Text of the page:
The Business of Eating

Business of Eating

Most people don’t think about eating. We eat what we can, when we can and that’s about the end of it. As much as we would like to, our busy lives just don’t allow us enough time or money to eat a balanced diet. Recently, people have started to question what our food is actually made of, which has led to many healthier options and better access to certain foods. It seems that everything these days is vegan or gluten-free, which is important to vegetarians and people who can’t tolerate gluten….and that’s about it.

But what about the rest of us? What about the people who still can’t afford a $5.00 hormone-free, gluten-free salad the size of an appetizer? Or those of us who don’t have time to cook every night because we spend most of our lives outside of our homes? We still have to deal with the cheap, high-fat, high-calorie food that tastes delicious, yes, but contributes to multiple health problems that will end up costing us thousands in medical bills. What about us?


Bottom line is, that a lot still needs to be done when it comes to the food that is available and the population that has always been neglected when it comes to nutrition is you, truckers. You, who have the most important job of bringing food from the farms to the table get gypped when it comes to your own health. I’ve been thinking about why this is since Bill first asked me to start this blog and I still can’t say why.

Whether it’s because it’s too expensive or because it’s just too hard to squeeze an entire kitchen into your truck, the fact still remains that the trucking industry just does not consider nutrition as an important part of your career. This seems a little unfair to me, considering y’all are still expected to maintain a decent level of fitness.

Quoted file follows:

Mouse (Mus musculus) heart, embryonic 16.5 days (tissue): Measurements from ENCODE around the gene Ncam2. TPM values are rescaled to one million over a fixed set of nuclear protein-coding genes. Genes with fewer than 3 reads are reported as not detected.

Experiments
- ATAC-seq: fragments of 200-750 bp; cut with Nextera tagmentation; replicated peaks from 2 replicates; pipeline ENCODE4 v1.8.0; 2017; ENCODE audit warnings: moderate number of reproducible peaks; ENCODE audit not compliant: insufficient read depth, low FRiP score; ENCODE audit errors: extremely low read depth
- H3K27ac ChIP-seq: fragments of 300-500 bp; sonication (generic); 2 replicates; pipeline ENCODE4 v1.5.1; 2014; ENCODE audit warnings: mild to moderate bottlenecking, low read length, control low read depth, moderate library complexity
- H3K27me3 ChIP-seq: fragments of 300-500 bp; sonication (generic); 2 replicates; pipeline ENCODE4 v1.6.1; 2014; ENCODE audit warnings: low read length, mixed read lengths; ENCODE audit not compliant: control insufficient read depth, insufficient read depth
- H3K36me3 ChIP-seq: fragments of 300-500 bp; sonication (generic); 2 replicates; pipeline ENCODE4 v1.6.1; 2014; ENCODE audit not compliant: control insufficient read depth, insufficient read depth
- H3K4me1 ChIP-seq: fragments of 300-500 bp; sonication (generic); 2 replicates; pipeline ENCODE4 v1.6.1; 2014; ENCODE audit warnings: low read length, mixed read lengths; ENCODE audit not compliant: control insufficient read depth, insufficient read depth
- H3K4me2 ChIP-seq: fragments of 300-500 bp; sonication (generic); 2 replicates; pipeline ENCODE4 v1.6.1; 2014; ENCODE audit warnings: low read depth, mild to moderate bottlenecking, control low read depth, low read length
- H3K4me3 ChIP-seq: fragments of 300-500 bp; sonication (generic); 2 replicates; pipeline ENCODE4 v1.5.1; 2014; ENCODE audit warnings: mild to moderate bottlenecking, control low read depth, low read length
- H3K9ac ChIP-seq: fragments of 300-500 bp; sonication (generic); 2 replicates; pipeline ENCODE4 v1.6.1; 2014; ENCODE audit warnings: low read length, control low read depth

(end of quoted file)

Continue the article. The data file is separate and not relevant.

Sure you’re taught how to do your pre-trip inspections and how to keep track of your hours, but no one really teaches you how to maintain a decent diet while on the road. However, you can still be considered unqualified if your medical exam doesn’t meet a certain standard. In fact, DOT can deem you unsafe to drive if you require insulin to control your diabetes, or if your blood pressure is too high (might I mention that type 2 diabetes and hypertension can both be improved, and sometimes even reversed, with a proper diet…just sayin’).

This just doesn’t make sense to me considering that you spend most of your time out on the big road, which means most of your food comes from your fridge (which, lets be honest, can fit about an energy drink and some chips) or truck stop food.Target Icon

Now, my goal isn’t to give you guys advice on eating your vegetables and packing salads in your truck that will look like your kids’ science project in a couple of days. No, I want to give you guys some tips that are REALISTIC with your career and your lifestyle. I want to provide some information that might help you guys control any existing health problem or even prevent them, because the pure nature of your career leaves truckers with a very high risk of diabetes, high blood pressure, heart disease, and obesity.

Take it or leave it, I just want to give you the facts, because it seems that no one else is willing to do so. So whether my advice is helpful or if you think I’m just too green to know anything (and I’ll admit I don’t know how hard it is to be a trucker), I just want to put it all out there, just in case some of you are willing to listen.

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